A cryptic black harvestman blending in to the scorched bark of a tree in a post-wildfire zone in the Chiricahua Mountains in Arizona.

One interesting ecological factor to explore in the Chiricahua Mountains in Arizona is the vast areas that have been swept by wildfires in the past few years.  For example, the Horseshoe 2 wildfire in 2011 was the fifth largest wildfire in Arizona history, affecting more than 220,000 acres.  When I visited the mountains, acres of still-scorched trees surrounded by wildflowers and new growth sat side by side with untouched forest and thick underbrush making for an interesting environmental mosaic.  In some of the burned habitat I spotted the above harvestman blending in perfectly with the scorched bark–perhaps a something of a lucky break for this species?

Black daddy-longlegs spider on burned tree.

Camouflaged black harvestemen on burned tree.

Havestmen, more commonly called daddy longlegs, are a type of arachnid in the order Opiliones.  Although they are often mistaken for spiders harvestmen have very different biology and morphology, with a single pair of eyes, a wide connection between head and body, and no venom glands!  In addition, many opilionids are omnivores and scavengers, eating all manner of small insects, fungi, plant material, dead things, and even feces.  One other cool fact– paternal care has evolved in 5 independent lineages of Opiliones (Machado 2007).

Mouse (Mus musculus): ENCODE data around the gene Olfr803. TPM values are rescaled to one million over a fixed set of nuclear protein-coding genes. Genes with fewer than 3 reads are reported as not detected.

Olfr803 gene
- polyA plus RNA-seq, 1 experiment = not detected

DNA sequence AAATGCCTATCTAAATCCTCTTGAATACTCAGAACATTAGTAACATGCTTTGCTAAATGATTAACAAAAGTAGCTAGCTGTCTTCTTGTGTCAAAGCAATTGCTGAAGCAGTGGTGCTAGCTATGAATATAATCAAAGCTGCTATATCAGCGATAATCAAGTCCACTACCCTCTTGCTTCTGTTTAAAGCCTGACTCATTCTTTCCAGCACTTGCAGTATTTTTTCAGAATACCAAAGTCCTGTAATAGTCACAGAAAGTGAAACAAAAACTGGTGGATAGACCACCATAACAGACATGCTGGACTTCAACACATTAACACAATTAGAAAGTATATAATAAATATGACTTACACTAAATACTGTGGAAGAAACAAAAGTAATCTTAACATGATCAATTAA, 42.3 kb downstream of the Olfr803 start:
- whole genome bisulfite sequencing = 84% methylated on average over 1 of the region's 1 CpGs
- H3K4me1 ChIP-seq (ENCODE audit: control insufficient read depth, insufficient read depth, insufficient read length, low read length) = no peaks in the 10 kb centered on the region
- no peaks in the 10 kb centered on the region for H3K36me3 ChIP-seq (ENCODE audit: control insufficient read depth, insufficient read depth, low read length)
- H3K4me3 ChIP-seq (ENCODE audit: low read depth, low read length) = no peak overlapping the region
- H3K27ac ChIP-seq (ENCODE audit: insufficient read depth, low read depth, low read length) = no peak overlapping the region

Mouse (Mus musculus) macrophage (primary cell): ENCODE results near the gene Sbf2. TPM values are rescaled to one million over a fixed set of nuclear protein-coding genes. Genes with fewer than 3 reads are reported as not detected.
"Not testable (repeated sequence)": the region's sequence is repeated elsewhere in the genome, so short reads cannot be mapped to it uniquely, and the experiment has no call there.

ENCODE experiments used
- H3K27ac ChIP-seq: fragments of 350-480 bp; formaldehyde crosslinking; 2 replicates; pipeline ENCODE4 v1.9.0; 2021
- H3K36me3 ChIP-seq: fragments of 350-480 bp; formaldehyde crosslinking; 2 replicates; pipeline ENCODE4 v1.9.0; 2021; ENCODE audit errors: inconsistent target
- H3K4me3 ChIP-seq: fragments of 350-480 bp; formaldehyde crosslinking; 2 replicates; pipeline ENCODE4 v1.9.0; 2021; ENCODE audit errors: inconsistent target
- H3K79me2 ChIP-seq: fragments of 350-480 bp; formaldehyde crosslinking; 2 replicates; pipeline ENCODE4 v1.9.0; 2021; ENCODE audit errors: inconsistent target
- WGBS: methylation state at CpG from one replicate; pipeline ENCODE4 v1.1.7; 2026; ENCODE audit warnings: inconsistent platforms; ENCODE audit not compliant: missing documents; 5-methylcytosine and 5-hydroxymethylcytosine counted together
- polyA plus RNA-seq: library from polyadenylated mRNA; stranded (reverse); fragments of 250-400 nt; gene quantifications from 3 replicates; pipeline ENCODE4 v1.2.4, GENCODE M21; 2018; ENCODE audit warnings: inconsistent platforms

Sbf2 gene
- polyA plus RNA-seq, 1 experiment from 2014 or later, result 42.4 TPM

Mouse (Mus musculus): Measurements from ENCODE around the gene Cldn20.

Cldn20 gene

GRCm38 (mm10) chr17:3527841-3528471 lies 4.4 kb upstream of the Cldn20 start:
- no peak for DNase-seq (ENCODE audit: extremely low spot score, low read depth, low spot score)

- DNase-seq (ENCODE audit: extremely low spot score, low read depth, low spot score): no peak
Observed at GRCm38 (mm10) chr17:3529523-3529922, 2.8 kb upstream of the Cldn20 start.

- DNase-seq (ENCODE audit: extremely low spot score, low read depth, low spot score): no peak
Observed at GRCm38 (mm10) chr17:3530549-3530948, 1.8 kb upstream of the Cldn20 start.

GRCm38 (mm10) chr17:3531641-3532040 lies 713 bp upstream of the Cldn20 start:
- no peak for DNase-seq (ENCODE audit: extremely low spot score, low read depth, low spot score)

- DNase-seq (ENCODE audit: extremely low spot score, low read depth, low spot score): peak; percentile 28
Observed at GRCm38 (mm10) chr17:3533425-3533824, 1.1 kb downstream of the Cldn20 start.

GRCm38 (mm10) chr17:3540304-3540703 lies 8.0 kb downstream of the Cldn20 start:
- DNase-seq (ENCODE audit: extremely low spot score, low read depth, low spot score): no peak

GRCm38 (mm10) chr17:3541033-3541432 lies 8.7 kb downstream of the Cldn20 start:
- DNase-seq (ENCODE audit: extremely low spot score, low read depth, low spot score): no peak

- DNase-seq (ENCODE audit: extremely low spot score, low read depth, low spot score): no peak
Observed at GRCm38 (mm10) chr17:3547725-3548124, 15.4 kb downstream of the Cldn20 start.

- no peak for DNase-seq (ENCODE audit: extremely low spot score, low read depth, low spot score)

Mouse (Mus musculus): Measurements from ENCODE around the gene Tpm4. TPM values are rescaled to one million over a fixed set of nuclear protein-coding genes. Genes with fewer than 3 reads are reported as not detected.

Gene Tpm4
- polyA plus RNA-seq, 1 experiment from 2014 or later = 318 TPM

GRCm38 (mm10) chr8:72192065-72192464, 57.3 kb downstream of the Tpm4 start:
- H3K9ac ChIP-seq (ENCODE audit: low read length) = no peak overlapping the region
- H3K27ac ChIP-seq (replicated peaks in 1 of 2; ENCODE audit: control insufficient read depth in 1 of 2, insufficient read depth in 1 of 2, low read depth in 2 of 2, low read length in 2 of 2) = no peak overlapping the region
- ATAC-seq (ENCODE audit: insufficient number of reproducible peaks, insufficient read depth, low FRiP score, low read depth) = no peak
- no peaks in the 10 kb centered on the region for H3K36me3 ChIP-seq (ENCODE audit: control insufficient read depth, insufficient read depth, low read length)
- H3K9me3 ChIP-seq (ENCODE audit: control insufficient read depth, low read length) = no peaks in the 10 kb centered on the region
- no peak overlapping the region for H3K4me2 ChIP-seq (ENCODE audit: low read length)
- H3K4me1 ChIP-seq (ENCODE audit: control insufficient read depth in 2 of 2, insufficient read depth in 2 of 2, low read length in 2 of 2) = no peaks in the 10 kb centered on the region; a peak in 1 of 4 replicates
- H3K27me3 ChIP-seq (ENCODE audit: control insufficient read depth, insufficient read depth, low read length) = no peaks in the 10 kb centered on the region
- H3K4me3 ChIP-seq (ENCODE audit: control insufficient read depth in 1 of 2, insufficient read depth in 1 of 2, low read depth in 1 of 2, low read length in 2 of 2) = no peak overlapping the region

Fluourescent Scorpions: Love and Danger in the Dark

8 Feb
Scorpions fighting at night in the desert, viewed with a blacklight.

Scorpions  at night in the desert, viewed with a blacklight.

One of the coolest night collecting tricks is to take a black light out to look for scorpions.  In the desert (and even in the woods where I live) these cryptic stinging critters emerge at night to hunt, and although they are well camouflaged a simple black light reveals them in glowing color.  There’s a lot of debate about why scorpions fluoresce under ultraviolet light but it may be a further mechanism to help them avoid light (which makes them vulnerable to predators and dehydration).

Scorpions that are not hungry reduce activity on brightly moonlit nights.  Being able to detect and head towards dark areas can also help an organism with relatively poor eyesight to quickly identify refuges such as rocks and bushes (Camp & Gaffin 1999).  Gaffin et al. found that, when blindfolded, scorpions could use their entire exoskeleton as a sensor to detect UV light (2011).  I am now enjoying picturing scorpions in tiny blindfolds.

Two scorpions fighting in the desert at night.

Two scorpions fighting (or courting?) in the desert at night.